ComTech minister urges collaboration to bridge skills gap
By Kokumo Goodie, Lagos, Nigeria
Nigeria’s Minister of Communications Technology, Mr. Adebayo Shittu, has expressed concern over widening ICT skills gaps in the country, arguing that no nation can develop without the requisite skills set.
To close the gap, the minister said the Nigeria Computer Society (NCS), the university community and the ministry must come together and speak with one voice.
Speaking during the foundation laying ceremony of Technology Innovation Centre (TIC) of the NCS in Lagos late last year, Shittu said in the 21st Century, global attention has shifted from nations with vast natural resources to nations with ability to explore and manage its technological innovations. He stressed the need for closer synergy among the relevant government agencies and professional bodies such as the NCS.
He said: “I have noted with much concern the gap between research output from our universities and the level of industrial commercialisation accorded them. I wish to propose a high-level tripartite dialogue between my Ministry, the Federal Ministry of Education and the NCS to address this concern
“In the 21st Century, global relevance has shifted from nations with huge natural resources to nations with developed human resources that can technologically explore, exploit and manage them.
“The solution to Nigeria’s economic setback entails the diversification of the productive base of our national economy and the urgent training and re-training of our national workforce technologically and digitally.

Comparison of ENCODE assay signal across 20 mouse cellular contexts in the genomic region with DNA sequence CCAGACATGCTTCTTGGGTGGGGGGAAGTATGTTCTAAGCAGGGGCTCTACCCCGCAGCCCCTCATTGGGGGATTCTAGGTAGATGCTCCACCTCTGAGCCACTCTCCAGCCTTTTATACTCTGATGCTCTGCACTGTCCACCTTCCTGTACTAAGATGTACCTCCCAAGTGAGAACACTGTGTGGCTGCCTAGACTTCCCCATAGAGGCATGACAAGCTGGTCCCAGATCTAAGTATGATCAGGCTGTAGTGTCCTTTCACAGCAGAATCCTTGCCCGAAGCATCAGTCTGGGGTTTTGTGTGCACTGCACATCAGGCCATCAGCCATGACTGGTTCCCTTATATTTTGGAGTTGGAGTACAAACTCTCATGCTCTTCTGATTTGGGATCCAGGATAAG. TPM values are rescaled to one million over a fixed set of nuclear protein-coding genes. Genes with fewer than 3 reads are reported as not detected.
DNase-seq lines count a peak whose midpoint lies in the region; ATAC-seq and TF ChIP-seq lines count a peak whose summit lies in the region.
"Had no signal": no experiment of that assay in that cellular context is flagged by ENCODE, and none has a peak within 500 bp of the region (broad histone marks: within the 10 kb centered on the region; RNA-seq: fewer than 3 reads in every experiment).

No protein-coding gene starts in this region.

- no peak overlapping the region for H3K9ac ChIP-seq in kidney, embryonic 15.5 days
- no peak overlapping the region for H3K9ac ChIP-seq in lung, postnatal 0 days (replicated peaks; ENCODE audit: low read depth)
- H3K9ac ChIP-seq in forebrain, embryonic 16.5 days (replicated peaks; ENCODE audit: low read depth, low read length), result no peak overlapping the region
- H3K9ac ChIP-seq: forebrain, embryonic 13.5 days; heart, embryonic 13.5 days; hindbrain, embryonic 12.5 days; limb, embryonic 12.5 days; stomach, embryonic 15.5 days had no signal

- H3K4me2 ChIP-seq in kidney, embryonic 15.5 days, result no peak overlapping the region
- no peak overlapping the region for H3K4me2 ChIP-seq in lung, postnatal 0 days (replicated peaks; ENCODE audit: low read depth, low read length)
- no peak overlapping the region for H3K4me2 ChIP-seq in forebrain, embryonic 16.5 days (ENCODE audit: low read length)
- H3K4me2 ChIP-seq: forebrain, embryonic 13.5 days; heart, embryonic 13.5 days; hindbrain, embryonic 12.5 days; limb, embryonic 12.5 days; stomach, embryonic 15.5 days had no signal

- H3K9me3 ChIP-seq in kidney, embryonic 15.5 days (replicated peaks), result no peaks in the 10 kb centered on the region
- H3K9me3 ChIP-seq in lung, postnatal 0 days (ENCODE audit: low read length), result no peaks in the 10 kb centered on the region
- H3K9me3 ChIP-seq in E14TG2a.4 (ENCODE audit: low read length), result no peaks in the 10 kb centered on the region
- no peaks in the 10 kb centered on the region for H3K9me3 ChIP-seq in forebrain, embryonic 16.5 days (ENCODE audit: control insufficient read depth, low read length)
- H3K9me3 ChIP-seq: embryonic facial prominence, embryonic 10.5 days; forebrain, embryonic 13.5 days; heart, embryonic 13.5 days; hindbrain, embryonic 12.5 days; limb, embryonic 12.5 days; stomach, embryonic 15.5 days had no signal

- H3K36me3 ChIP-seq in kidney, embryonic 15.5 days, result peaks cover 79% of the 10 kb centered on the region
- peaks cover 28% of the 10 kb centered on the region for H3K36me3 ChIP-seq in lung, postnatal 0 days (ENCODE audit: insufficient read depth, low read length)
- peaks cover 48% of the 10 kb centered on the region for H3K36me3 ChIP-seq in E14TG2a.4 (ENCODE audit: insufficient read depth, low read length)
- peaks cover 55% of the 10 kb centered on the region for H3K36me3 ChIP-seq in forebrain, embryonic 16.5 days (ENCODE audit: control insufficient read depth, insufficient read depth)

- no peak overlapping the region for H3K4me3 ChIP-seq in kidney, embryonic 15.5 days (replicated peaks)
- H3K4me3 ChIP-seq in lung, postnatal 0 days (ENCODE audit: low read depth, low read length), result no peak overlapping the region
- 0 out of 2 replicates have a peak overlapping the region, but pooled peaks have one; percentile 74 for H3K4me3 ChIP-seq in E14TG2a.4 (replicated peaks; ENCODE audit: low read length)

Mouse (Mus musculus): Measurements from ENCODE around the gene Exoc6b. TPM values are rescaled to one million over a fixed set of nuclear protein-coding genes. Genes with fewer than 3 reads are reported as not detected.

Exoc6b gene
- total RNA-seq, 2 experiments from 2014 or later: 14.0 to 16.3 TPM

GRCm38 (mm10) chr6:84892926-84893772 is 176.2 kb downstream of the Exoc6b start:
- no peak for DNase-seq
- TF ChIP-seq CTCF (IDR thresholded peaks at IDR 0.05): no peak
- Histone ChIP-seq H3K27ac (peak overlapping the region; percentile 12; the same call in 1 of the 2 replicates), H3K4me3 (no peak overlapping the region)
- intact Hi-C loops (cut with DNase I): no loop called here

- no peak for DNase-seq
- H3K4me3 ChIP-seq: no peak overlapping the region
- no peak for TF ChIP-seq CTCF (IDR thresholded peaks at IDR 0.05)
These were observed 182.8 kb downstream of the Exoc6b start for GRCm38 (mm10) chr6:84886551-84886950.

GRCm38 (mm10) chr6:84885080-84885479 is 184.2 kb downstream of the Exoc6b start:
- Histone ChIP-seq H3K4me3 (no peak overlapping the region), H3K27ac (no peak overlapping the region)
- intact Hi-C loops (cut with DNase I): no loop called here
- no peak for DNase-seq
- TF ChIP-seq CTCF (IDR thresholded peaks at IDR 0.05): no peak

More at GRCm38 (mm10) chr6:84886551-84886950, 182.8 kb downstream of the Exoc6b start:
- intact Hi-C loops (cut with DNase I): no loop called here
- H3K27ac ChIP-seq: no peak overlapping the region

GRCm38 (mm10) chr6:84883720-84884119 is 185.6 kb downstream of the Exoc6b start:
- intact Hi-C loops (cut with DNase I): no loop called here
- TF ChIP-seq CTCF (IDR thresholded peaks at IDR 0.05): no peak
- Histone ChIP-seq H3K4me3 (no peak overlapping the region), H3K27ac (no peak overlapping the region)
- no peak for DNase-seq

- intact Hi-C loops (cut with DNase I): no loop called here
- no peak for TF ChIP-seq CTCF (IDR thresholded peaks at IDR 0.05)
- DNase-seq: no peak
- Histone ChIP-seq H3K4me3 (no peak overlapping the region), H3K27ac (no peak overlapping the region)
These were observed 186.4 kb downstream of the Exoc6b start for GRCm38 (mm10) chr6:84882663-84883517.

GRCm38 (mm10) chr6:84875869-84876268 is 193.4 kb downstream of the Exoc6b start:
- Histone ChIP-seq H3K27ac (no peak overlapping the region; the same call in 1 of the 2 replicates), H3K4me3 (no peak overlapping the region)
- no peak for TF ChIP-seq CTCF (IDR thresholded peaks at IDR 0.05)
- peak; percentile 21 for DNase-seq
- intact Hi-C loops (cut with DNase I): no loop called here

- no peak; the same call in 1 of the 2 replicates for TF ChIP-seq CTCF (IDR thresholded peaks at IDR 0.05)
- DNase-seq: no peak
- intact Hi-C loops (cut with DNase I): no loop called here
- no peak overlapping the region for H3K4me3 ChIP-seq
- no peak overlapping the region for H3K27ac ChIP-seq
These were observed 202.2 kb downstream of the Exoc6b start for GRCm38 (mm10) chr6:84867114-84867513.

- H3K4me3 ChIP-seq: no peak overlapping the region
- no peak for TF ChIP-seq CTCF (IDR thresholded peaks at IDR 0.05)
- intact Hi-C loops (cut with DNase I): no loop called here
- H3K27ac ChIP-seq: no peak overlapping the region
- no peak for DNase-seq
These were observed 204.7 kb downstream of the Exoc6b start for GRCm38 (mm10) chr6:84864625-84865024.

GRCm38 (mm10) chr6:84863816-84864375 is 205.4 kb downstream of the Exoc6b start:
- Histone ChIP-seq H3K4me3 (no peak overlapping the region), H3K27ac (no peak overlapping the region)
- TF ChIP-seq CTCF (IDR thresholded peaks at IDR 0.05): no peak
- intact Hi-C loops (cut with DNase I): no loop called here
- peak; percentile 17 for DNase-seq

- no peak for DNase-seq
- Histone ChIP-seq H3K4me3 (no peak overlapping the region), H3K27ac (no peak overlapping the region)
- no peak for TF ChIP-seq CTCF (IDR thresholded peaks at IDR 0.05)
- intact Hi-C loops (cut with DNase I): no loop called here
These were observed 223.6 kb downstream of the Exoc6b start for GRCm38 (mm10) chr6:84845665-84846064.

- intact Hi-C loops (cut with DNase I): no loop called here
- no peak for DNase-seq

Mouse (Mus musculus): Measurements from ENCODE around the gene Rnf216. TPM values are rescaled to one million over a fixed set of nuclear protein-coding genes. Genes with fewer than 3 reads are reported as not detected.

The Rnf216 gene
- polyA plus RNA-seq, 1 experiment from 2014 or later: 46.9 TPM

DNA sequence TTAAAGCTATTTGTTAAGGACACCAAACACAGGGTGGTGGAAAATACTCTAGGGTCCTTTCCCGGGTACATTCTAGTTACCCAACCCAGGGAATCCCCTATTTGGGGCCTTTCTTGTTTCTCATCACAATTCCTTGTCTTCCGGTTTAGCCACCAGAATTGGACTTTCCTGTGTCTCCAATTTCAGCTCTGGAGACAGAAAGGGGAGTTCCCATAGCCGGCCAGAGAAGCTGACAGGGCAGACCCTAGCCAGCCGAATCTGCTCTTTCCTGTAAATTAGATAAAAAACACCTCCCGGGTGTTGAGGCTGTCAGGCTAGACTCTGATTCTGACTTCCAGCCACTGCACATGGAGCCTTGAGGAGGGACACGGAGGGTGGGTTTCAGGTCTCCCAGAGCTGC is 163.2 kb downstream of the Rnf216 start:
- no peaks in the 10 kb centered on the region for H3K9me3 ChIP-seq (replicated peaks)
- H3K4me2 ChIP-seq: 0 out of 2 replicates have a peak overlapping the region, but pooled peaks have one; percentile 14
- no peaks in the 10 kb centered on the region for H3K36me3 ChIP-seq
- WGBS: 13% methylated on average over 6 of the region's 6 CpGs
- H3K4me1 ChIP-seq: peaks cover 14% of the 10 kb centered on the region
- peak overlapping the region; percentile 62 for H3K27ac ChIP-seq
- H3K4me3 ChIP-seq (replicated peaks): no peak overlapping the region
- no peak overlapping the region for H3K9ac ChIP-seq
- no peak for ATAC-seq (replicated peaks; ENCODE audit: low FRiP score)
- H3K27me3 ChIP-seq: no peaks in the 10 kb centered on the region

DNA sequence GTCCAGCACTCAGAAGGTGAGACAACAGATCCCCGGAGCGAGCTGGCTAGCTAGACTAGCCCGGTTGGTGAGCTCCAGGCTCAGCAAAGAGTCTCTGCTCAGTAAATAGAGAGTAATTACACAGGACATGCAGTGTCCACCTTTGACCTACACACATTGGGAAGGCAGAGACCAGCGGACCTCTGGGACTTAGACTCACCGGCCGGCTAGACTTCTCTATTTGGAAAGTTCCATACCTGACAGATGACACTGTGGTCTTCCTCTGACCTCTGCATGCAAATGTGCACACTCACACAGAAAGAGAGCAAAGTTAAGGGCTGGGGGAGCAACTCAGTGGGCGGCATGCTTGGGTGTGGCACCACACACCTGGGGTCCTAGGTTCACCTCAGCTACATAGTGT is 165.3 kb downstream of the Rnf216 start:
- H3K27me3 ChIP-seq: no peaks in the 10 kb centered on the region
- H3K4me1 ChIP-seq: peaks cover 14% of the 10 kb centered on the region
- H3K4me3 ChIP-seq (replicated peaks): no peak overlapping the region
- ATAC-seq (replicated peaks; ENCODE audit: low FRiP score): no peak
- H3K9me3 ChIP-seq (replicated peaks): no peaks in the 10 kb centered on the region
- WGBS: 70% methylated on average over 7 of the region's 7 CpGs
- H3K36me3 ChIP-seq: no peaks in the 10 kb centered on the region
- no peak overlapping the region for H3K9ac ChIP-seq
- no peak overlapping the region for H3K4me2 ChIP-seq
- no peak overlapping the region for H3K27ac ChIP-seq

“The Technology Innovation Centre, in my opinion, will be a major part of the answer to the national objective of training and re-training our national workforce technologically and digitally.”
According to him, the time has come for Nigeria to deliver innovative products and services to the world and therewith assert herself on the world stage alongside the Western and the BRIC nations presently leading our world.
“The Technology Innovation Centre will participate in bridging the gap between the research outputs of our universities and their industrial application
“I wish to remind us that ICT is a veritable platform for sustainable employment and wealth creation through a robust People, Public, Private Partnership (4Ps) programme,” he said, adding that with the admixture of industry leaders, academics and seasoned administrators all joined by a common passion and interest which is ICT, the realisation of and practicalising President Muhammadu Buhari’s ‘Change’ agenda will come all so easily.
Shittu said the Nigerian genius that had been wrongly noted for underhand innovations is highly capable of positive existential innovations given the right environment. He said the time has come for Nigeria, as a member of the MINT Bloc, to deliver innovative products and services to the world and therewith assert herself on the world stage alongside the Western and the BRICS nations presently global leaders.
He said technology, particularly ICT, is the critical driver of the knowledge-based economy of our post-modern world.
He said: “This reality of global relevance is now impacting unavoidably on our collective national psyche in Nigeria today with the situation of ever-dwindling international oil prices and, by extension, ever-dwindling national revenue generation. In today’s global village, the frontier-knowledge elites, the elites of the technological and the digital revolutions, are the undisputable custodians of strategic and economic power. Today, our post-colonial national revenue generation model of an oil-export-only economy has been clearly shown to be unsustainable in the 21st Century. The obvious solution, as experts have pointed-out is to diversify the productive base of our national economy and urgently train and re-train our national workforce technologically and digitally. This solution is, as can be easily seen, an undeniable integral programme of the central ‘CHANGE’ policy and mantra of the incumbent administration of President Buhari.”